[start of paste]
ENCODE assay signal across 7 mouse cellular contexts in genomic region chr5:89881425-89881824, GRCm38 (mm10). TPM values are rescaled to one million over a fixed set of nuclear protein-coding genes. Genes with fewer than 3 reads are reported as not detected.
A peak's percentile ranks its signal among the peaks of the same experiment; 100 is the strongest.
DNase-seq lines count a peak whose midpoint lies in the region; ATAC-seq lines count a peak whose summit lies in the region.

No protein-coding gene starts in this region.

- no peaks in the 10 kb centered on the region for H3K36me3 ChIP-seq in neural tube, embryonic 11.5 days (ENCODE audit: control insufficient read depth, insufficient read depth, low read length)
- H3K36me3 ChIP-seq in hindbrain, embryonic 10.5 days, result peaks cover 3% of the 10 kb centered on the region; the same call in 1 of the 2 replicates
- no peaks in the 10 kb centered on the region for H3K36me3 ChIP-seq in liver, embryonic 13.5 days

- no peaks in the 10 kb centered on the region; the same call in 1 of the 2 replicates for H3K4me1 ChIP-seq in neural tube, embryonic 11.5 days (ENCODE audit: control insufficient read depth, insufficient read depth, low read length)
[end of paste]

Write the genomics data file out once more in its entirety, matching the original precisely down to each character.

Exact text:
ENCODE assay signal across 7 mouse cellular contexts in genomic region chr5:89881425-89881824, GRCm38 (mm10). TPM values are rescaled to one million over a fixed set of nuclear protein-coding genes. Genes with fewer than 3 reads are reported as not detected.
A peak's percentile ranks its signal among the peaks of the same experiment; 100 is the strongest.
DNase-seq lines count a peak whose midpoint lies in the region; ATAC-seq lines count a peak whose summit lies in the region.

No protein-coding gene starts in this region.

- no peaks in the 10 kb centered on the region for H3K36me3 ChIP-seq in neural tube, embryonic 11.5 days (ENCODE audit: control insufficient read depth, insufficient read depth, low read length)
- H3K36me3 ChIP-seq in hindbrain, embryonic 10.5 days, result peaks cover 3% of the 10 kb centered on the region; the same call in 1 of the 2 replicates
- no peaks in the 10 kb centered on the region for H3K36me3 ChIP-seq in liver, embryonic 13.5 days

- no peaks in the 10 kb centered on the region; the same call in 1 of the 2 replicates for H3K4me1 ChIP-seq in neural tube, embryonic 11.5 days (ENCODE audit: control insufficient read depth, insufficient read depth, low read length)